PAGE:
Investigations on rhizoplane actinobacteria communities of papyrus (Cyperus papyrus) from an Egyptian Wetland

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1 Citation (Scopus)

Abstract

Wetlands have important global ecological functions, which include carbon storage and water interception. Wetland contributes to the maintenance of regional and global biodiversity. Though many important wetland ecological functions are based on microbial metabolism, we have scanty knowledge on microbial diversity in wetlands. Plant rhizoplane habitats are considered to harbor highly diverse bacterial communities. Most of the floating mats on river Nile are dominated by papyrus (Cyperus papyrus). Papyrus root samples were collected from a floating mat at the "Gold Island" inside the Nile River at Cairo, Egypt in February 1996 and May 1997 in order to investigate the rhizoplane actinobacteria communities. The root-tip regions were cut off, repeatedly washed, macerated and plated. Using the plate-count technique with three actinobacteria media, an average of 2.1x104 CFUg-1 root actinobacteria were obtained. All actinobacteria colonies were isolated, purified and investigated by classical and molecular methods. In the papyrus rhizoplane Streptomyces anulatus, Micromonospora sp., Rhodococcus luteus, Verrucosispora gifhornensis and Aureobacterium liquefaciens dominated, moreover Actinoplanes utahensis, and Str. diastaticus were also present. The physiological traits of the members of dominant groups revealed that these bacteria might be active in the rhizoplane and can be present there in their vegetative forms.

Original languageEnglish
Pages (from-to)423-432
Number of pages10
JournalActa Microbiologica et Immunologica Hungarica
Volume49
Issue number4
DOIs
Publication statusPublished - 2002

Fingerprint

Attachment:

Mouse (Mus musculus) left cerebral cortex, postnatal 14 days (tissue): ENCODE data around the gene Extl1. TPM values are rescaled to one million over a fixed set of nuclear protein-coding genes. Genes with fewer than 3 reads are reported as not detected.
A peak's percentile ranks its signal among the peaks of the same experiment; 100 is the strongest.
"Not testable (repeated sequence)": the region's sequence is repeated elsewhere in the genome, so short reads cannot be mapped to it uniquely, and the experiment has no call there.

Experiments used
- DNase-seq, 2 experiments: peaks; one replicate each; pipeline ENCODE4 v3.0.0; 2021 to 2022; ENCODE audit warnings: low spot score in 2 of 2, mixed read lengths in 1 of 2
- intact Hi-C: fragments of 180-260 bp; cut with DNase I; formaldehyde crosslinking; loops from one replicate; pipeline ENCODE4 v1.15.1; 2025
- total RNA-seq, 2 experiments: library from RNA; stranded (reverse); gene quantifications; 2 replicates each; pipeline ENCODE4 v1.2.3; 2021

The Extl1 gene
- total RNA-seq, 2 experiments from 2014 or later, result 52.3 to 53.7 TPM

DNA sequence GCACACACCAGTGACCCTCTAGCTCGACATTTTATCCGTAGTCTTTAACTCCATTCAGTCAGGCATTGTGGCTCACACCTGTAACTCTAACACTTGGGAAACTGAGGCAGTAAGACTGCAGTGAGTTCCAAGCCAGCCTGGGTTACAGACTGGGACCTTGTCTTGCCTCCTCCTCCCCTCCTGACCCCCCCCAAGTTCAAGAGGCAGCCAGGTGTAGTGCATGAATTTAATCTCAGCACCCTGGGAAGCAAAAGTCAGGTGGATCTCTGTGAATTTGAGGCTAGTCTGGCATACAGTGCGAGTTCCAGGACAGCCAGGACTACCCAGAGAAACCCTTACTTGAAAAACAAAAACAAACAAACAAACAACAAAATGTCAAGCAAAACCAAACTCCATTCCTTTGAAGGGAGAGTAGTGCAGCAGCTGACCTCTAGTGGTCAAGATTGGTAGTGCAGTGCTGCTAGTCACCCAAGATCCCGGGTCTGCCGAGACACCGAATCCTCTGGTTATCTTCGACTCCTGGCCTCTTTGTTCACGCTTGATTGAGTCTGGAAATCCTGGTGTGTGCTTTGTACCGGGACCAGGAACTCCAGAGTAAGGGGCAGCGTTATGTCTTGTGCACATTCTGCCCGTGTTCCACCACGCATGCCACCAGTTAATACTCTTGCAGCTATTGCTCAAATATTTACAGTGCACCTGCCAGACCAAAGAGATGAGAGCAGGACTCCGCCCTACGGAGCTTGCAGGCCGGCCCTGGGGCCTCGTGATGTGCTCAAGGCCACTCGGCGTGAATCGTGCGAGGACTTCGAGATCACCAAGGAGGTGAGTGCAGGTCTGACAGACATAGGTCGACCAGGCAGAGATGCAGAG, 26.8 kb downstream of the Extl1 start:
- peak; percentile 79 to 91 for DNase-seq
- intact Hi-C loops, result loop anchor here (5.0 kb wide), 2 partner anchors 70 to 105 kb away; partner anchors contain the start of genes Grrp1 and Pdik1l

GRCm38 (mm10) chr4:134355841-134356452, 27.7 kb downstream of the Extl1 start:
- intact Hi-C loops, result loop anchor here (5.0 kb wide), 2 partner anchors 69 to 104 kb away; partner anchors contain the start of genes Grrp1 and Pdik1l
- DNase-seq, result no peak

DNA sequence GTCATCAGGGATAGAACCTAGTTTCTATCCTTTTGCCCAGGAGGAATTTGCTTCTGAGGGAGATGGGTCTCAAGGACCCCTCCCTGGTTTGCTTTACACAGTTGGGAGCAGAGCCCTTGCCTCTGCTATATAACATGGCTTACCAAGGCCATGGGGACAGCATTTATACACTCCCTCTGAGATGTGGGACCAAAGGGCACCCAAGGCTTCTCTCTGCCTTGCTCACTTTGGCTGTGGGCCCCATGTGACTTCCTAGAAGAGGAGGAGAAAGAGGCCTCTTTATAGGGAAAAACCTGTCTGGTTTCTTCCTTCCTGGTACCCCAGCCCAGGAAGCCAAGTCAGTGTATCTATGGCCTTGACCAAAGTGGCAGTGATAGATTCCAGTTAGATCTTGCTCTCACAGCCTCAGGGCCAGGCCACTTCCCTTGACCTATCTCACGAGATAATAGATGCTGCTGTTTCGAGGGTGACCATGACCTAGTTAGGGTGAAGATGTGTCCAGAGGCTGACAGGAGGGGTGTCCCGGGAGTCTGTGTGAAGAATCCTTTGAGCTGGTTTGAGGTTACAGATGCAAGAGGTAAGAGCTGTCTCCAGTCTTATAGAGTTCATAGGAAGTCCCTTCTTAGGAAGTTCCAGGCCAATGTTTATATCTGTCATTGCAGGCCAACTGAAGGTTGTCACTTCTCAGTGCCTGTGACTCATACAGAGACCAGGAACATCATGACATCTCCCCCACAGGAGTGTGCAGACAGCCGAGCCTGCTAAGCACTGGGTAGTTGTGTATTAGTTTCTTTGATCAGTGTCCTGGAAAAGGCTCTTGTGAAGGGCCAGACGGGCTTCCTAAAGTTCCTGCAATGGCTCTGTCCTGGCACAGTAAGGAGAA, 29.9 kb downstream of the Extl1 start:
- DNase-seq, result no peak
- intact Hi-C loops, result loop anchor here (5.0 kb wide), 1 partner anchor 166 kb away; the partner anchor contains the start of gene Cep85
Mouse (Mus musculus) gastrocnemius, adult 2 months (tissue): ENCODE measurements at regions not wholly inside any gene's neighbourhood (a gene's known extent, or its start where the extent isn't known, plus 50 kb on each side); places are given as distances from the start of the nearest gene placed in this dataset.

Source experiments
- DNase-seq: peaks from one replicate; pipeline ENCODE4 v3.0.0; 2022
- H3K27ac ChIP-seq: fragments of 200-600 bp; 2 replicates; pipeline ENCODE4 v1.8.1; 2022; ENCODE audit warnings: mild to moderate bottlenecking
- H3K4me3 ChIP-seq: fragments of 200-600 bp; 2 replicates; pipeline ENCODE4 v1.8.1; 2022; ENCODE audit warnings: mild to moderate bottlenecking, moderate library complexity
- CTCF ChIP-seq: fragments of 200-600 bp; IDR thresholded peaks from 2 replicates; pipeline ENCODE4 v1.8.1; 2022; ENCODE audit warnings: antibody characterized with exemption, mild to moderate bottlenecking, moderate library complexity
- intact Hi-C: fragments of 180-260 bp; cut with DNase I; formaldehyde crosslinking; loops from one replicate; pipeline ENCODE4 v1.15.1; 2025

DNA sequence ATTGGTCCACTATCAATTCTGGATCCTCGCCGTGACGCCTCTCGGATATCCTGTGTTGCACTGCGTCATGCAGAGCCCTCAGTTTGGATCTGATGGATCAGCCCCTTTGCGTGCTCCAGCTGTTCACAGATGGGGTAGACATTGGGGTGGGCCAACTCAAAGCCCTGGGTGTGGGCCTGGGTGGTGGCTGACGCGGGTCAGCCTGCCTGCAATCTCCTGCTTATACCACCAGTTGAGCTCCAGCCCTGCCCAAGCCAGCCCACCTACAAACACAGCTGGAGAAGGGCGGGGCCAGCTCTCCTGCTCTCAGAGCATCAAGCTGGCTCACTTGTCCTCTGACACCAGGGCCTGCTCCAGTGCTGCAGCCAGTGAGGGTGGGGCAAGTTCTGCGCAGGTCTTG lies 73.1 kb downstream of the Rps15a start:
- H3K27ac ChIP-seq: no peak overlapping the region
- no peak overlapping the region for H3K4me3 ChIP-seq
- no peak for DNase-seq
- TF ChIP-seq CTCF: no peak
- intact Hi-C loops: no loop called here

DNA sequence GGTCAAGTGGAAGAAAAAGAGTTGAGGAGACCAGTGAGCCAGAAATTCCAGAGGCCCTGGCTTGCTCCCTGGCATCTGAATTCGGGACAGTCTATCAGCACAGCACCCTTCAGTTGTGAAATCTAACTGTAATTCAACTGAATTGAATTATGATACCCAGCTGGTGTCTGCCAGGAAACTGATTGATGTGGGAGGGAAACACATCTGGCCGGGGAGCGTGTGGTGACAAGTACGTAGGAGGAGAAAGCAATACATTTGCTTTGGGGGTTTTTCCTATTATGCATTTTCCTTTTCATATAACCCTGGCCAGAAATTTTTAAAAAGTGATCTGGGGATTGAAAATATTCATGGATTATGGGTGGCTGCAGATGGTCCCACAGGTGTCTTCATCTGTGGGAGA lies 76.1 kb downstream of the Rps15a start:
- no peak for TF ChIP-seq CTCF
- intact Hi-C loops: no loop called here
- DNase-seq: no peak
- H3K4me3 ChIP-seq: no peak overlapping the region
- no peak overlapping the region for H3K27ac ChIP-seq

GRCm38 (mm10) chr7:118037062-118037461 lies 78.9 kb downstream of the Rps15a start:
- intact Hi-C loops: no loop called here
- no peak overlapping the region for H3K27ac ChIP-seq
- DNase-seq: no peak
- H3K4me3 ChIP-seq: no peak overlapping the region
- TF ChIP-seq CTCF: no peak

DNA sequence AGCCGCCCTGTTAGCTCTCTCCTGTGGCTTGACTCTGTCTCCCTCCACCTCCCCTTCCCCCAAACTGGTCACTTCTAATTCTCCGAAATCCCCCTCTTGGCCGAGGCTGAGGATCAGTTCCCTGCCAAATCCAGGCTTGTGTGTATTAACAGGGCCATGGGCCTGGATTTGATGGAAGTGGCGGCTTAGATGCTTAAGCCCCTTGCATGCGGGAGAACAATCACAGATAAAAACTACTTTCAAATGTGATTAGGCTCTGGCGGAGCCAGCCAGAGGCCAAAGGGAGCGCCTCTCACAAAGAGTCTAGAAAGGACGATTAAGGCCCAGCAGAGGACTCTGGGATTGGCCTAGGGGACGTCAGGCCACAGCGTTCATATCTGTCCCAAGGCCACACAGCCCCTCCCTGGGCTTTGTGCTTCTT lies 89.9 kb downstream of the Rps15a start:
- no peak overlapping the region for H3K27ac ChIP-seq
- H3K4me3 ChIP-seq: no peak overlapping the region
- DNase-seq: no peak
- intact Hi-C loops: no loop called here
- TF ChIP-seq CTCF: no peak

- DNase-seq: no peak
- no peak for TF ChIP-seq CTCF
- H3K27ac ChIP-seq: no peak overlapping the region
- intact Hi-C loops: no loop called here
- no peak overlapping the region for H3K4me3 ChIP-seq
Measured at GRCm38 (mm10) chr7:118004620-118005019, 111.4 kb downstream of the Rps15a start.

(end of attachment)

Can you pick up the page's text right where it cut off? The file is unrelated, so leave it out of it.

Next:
Cyperus
Wetlands
Actinobacteria
Rivers
Micromonospora
Rhodococcus
Meristem
Egypt
Biodiversity
Streptomyces
Islands
Gold
Ecosystem
Carbon
Maintenance
Bacteria
Water

Keywords

  • Cyperus papyrus
  • Rhizoplane actinobacteria
  • Wetland

ASJC Scopus subject areas

  • Immunology and Microbiology(all)
  • Medicine(all)
  • Microbiology

Cite this

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abstract = "Wetlands have important global ecological functions, which include carbon storage and water interception. Wetland contributes to the maintenance of regional and global biodiversity. Though many important wetland ecological functions are based on microbial metabolism, we have scanty knowledge on microbial diversity in wetlands. Plant rhizoplane habitats are considered to harbor highly diverse bacterial communities. Most of the floating mats on river Nile are dominated by papyrus (Cyperus papyrus). Papyrus root samples were collected from a floating mat at the {"}Gold Island{"} inside the Nile River at Cairo, Egypt in February 1996 and May 1997 in order to investigate the rhizoplane actinobacteria communities. The root-tip regions were cut off, repeatedly washed, macerated and plated. Using the plate-count technique with three actinobacteria media, an average of 2.1x104 CFUg-1 root actinobacteria were obtained. All actinobacteria colonies were isolated, purified and investigated by classical and molecular methods. In the papyrus rhizoplane Streptomyces anulatus, Micromonospora sp., Rhodococcus luteus, Verrucosispora gifhornensis and Aureobacterium liquefaciens dominated, moreover Actinoplanes utahensis, and Str. diastaticus were also present. The physiological traits of the members of dominant groups revealed that these bacteria might be active in the rhizoplane and can be present there in their vegetative forms.",
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